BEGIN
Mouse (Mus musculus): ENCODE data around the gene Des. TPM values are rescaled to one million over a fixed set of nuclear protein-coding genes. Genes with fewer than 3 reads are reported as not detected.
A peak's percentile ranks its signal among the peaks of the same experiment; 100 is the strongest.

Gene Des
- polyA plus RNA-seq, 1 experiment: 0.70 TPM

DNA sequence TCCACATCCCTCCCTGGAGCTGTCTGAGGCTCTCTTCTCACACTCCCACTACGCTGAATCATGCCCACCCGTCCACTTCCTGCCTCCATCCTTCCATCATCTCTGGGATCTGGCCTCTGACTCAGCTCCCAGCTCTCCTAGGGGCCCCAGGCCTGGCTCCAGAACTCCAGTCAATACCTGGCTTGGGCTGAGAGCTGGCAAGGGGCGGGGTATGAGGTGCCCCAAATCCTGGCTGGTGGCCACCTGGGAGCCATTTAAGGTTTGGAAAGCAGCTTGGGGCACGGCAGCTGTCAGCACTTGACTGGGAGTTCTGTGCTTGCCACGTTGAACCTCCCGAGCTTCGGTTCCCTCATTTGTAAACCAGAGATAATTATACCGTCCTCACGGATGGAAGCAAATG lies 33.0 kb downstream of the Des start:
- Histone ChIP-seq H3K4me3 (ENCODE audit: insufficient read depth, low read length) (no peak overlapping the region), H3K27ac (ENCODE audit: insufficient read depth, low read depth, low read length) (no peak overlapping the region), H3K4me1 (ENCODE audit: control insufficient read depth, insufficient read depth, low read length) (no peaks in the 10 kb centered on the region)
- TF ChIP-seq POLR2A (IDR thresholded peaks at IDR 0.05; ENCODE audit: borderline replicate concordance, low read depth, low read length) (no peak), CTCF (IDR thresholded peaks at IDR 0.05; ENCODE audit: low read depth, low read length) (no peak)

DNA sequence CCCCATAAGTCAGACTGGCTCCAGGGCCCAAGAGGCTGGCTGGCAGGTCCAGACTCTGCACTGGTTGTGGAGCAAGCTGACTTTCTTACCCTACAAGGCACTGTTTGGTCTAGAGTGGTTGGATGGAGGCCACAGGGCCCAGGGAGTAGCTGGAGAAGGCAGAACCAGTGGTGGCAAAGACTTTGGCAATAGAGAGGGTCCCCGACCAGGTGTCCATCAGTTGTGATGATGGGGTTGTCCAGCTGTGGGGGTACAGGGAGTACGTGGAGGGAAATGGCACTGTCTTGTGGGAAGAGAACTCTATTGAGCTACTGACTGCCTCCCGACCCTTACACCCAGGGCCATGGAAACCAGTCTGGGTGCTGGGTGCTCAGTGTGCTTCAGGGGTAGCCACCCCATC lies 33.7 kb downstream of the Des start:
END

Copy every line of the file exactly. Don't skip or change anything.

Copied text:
Mouse (Mus musculus): ENCODE data around the gene Des. TPM values are rescaled to one million over a fixed set of nuclear protein-coding genes. Genes with fewer than 3 reads are reported as not detected.
A peak's percentile ranks its signal among the peaks of the same experiment; 100 is the strongest.

Gene Des
- polyA plus RNA-seq, 1 experiment: 0.70 TPM

DNA sequence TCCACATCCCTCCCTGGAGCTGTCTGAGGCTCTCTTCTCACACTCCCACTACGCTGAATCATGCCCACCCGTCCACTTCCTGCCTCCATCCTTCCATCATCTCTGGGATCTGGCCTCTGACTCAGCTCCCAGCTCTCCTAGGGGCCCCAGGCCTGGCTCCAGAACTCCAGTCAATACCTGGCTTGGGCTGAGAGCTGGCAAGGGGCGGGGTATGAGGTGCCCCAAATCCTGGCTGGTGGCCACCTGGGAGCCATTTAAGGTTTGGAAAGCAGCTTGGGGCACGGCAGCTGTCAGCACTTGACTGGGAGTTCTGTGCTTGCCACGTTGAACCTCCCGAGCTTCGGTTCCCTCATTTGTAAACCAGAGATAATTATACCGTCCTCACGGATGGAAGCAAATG lies 33.0 kb downstream of the Des start:
- Histone ChIP-seq H3K4me3 (ENCODE audit: insufficient read depth, low read length) (no peak overlapping the region), H3K27ac (ENCODE audit: insufficient read depth, low read depth, low read length) (no peak overlapping the region), H3K4me1 (ENCODE audit: control insufficient read depth, insufficient read depth, low read length) (no peaks in the 10 kb centered on the region)
- TF ChIP-seq POLR2A (IDR thresholded peaks at IDR 0.05; ENCODE audit: borderline replicate concordance, low read depth, low read length) (no peak), CTCF (IDR thresholded peaks at IDR 0.05; ENCODE audit: low read depth, low read length) (no peak)

DNA sequence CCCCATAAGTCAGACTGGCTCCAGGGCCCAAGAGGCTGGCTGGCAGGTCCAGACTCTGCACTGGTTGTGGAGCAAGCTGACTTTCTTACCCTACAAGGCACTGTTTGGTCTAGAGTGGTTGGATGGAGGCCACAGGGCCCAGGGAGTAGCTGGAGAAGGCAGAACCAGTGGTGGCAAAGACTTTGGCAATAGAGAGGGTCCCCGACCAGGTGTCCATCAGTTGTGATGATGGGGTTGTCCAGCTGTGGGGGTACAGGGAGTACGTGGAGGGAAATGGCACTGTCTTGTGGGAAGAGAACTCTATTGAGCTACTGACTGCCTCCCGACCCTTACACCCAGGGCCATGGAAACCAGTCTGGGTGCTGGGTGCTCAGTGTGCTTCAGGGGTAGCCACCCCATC lies 33.7 kb downstream of the Des start: